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DOI: 10.1016/j.ajhg.2023.01.001


Spinal muscular atrophy, a leading cause of early infant death, is caused by bi-allelic mutations of SMN1. Sequence analysis of SMN1 is challenging due to high sequence similarity with its paralog SMN2. Both genes have variable copy numbers across populations. Furthermore, without pedigree information, it is currently not possible to identify silent carriers (2+0) with two copies of SMN1 on one chromosome and zero copies on the other. We developed Paraphase, an informatics method that identifies full-length SMN1 and SMN2 haplotypes, determines the gene copy numbers, and calls phased variants using long-read PacBio HiFi data. The SMN1 and SMN2 copy-number calls by Paraphase are highly concordant with orthogonal methods (99.2% for SMN1 and 100% for SMN2). We applied Paraphase to 438 samples across 5 ethnic populations to conduct a population-wide haplotype analysis of these highly homologous genes. We identified major SMN1 and SMN2 haplogroups and characterized their co-segregation through pedigree-based analyses. We identified two SMN1 haplotypes that form a common two-copy SMN1 allele in African populations. Testing positive for these two haplotypes in an individual with two copies of SMN1 gives a silent carrier risk of 88.5%, which is significantly higher than the currently used marker (1.7%-3.0%). Extending beyond simple copy-number testing, Paraphase can detect pathogenic variants and enable potential haplotype-based screening of silent carriers through statistical phasing of haplotypes into alleles. Future analysis of larger population data will allow identification of more diverse haplotypes and genetic markers for silent carriers.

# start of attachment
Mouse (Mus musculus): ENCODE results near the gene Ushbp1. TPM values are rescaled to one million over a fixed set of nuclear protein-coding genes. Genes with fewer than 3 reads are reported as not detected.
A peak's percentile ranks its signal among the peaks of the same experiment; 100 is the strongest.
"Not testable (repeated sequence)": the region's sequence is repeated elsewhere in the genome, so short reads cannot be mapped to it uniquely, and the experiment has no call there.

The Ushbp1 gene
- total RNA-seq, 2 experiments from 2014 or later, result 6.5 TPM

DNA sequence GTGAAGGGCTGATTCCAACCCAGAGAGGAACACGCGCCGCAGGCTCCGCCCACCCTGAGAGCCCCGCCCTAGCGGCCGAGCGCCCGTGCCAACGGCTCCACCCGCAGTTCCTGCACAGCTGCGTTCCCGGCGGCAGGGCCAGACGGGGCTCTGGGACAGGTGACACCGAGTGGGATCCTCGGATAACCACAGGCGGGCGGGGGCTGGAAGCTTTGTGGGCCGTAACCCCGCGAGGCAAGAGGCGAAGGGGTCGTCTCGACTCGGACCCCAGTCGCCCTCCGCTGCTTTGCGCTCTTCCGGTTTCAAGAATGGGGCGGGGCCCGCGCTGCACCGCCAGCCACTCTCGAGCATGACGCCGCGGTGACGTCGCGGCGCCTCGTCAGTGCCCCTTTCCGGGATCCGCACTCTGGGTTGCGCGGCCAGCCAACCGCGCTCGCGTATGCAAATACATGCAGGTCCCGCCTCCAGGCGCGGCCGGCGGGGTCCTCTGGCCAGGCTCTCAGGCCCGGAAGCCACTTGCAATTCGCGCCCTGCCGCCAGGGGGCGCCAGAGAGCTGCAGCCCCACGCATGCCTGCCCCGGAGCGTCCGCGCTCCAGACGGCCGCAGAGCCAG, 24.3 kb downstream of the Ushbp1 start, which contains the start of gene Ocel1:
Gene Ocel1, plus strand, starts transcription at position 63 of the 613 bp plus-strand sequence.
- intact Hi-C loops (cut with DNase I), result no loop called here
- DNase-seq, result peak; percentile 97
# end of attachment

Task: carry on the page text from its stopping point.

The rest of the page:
Journal Title

American journal of human genetics





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MeSH Keywords

Infant; Humans; Muscular Atrophy, Spinal; Mutation; Gene Dosage; Pedigree; Sequence Analysis; Survival of Motor Neuron 1 Protein; Survival of Motor Neuron 2 Protein


PacBio HiFi; bioinformatics; carrier screening; copy number variations; genetic diseases; genomics; homologous genes; long-read sequencing; segmental duplications; spinal muscular atrophy


This article is available under the Creative Commons CC-BY-NC-ND license and permits non-commercial use of the work as published, without adaptation or alteration provided the work is fully attributed.

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